ABs 'the Brazilians of Rugby.'

7:11 am on 19 October 2015

France had a plan to unsettle New Zealand in their Rugby World Cup quarter-final but it fell apart after just 10 minutes in a 62-13 thrashing at the Millennium Stadium.

For once, France passed the ball around and played positive rugby, but they got what they deserved.

Philippe Saint-Andre and New Zealand coach Steve Hansen after their 2015 Rugby World Cup quarterfinal.

Philippe Saint-Andre and New Zealand coach Steve Hansen after their 2015 Rugby World Cup quarterfinal. Photo: Getty Images

Les Bleus never looked like repeating the famous upsets of the All Blacks in the 2007 last-eight game in Cardiff, or the 1999 semi-final.

The French started by fighting toe to toe with the All Blacks, looking to disrupt their confidence by staying close on the scoreboard.

The game turned when Frederic Michalak's clearance kick was charged down and Brodie Retallick scored a try with the French flyhalf sustaining an injury in the process.

From then on, it went south for Les Bleus, who missed another occasion to narrow the gap down to one point when Morgan Parra missed an easy penalty at 10-6.

"In our sport you have to show dignity when you win and when you lose as well," head coach Philippe Saint-Andre told a news conference after his last match in charge, four years after taking over from Marc Lievremont.

"Congratulations to New Zealand," he said. "They are the Brazilians of rugby."

Under Saint Andre, who will make way for the former Toulouse coach Guy Noves, France always played conservatively, but in Cardif they decided to be bold.

"We tried to put rhythm into the game but we had too many turnovers and they were more reactive, they were faster."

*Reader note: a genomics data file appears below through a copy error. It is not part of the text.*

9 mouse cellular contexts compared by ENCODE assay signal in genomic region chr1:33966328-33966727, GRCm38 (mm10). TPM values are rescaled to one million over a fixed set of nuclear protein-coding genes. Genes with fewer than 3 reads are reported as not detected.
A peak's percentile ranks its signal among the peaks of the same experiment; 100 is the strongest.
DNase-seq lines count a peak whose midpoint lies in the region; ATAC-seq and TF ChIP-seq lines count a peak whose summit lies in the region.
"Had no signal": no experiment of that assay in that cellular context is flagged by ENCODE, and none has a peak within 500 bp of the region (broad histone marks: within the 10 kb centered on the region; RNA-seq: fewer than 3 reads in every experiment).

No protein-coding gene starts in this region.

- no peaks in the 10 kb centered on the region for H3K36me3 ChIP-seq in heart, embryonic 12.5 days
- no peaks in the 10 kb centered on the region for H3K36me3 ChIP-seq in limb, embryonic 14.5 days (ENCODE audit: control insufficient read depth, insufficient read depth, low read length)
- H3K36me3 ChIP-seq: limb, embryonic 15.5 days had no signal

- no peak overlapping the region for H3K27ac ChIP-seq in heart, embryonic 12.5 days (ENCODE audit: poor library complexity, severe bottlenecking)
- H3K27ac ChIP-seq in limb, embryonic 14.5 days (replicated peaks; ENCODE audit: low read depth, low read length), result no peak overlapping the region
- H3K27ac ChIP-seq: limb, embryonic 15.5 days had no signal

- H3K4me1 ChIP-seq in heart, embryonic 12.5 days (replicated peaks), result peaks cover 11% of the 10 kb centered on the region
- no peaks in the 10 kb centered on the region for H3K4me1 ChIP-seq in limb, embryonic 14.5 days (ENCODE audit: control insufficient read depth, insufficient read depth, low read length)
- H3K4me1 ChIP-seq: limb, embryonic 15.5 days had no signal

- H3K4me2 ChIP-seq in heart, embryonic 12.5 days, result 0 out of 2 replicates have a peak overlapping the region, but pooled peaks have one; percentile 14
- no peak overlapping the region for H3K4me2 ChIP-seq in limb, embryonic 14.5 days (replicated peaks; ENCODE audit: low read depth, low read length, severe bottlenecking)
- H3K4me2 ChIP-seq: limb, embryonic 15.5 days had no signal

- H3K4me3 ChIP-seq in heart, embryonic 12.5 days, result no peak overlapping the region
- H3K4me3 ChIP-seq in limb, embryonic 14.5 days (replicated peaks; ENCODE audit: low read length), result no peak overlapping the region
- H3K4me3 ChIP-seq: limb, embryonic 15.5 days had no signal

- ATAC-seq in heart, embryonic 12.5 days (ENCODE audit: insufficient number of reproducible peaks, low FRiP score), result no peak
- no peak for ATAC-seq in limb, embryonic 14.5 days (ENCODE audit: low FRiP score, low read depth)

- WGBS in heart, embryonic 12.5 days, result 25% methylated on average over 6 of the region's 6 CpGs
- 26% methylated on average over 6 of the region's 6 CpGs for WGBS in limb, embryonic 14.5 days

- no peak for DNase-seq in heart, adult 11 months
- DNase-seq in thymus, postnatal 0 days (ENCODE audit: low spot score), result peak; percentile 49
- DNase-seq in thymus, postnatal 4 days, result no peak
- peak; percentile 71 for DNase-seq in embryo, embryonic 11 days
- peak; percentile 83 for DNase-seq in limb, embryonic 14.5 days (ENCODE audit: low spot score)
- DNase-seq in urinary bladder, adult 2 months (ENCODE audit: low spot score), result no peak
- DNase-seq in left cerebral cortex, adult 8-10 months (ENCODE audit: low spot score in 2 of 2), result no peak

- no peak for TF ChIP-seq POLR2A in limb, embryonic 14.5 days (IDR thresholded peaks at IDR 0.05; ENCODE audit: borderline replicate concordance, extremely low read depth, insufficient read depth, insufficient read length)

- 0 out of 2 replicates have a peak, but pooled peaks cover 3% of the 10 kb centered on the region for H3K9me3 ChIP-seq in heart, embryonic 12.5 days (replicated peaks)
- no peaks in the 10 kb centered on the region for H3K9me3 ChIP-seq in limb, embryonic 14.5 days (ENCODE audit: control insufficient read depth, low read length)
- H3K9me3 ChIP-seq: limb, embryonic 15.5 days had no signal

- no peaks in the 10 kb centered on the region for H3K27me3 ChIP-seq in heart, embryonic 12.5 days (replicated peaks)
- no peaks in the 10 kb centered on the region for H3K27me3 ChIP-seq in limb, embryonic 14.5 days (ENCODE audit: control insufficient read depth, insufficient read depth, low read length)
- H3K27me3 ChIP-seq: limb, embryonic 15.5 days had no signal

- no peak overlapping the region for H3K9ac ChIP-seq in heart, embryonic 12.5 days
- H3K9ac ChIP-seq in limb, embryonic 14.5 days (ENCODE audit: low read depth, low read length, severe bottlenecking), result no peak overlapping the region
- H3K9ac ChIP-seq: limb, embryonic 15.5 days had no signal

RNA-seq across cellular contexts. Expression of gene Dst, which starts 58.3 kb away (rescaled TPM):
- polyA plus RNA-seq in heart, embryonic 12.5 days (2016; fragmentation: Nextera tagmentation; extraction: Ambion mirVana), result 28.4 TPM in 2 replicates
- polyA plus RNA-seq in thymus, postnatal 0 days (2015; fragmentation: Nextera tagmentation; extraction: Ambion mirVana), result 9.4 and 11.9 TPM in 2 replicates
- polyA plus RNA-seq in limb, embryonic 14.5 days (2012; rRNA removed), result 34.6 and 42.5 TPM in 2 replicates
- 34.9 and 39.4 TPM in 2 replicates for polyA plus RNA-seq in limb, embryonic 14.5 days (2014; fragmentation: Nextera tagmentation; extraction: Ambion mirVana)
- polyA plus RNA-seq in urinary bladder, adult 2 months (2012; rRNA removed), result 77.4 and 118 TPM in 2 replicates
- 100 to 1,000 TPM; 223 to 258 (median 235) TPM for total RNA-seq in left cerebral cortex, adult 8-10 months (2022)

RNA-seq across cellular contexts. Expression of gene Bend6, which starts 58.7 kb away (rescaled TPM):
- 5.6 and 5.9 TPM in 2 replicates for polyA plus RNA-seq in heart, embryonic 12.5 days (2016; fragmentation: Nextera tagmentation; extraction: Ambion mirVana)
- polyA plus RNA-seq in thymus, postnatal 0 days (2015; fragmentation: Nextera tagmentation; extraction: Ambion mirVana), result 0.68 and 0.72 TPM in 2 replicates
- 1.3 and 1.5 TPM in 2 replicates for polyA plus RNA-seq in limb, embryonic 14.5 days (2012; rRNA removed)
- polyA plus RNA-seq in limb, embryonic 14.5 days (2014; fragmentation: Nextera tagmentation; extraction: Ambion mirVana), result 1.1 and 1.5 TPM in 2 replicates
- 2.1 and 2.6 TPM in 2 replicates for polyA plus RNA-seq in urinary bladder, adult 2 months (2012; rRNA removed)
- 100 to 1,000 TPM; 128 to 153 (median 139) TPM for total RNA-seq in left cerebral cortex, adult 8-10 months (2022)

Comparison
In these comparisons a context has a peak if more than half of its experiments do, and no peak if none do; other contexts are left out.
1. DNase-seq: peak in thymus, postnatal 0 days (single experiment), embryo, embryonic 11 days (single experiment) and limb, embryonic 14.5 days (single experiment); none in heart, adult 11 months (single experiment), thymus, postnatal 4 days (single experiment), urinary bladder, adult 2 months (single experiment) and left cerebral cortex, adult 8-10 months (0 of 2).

France missed several tackles in the opening 20 minutes and just as in their 24-9 pool defeat by Ireland, they were dominated at the breakdown, giving the ball away on too many occasions.

The All Blacks ran riot with nine tries, the first coming after 11 minutes.

The All Blacks celebrate the second of Julian Savea's three tries against France, RWC, 2015.

The All Blacks celebrate the second of Julian Savea's three tries against France, RWC, 2015. Photo: Getty Images

Saint Andre's side showed good intention with fullback Scott Spedding often running with the ball instead of kicking it away and they were rewarded before the break when the powerful Louis Picamoles pierced the defence to score the only French try.

But Picamoles was sin-binned for punching Richie McCaw in the 47th minute and that was when France totally cracked, not scoring a point in the second half and conceding 33 as New Zealand fell just short of their record winning margin against their opponents after winning a home test 61-10 in 2007.

France had never before conceded 62 points in a test match.

"I assume a lot of responsibility, there is no problem about that, it's part of the job," said Saint-Andre, whose successor had been named before the World Cup.

"I took a lot of punches during four years. We were hoping that three months of preparations would help us reach another dimension."

The result was more painful for Les Bleus, who went through the pool phase without showing many attacking skills.

They realised only before the game against New Zealand that attack is the DNA of French rugby but it was way too late.

"Let's face it, we've been between the fifth and eighth place in the world for three years now," Saint Andre said.

"We're in our place," he added.

"We put them on the back foot at the beginning of the second half but we failed to score," said captain Thierry Dusautoir.

A dejected Thierry Dusautoir during the 2015 Rugby World Cup Quarter Final between New Zealand and France.

A dejected Thierry Dusautoir during the 2015 Rugby World Cup Quarter Final between New Zealand and France. Photo: Getty Images

"Instead we took a yellow card and we conceded tries on counter-attacks.

"This team, when you don't hold the score, they play even more freely and they try spectacular things."

"They are two or three classes above," added Dusautoir.

- Reuters

We have regular online commentary of local and international sport.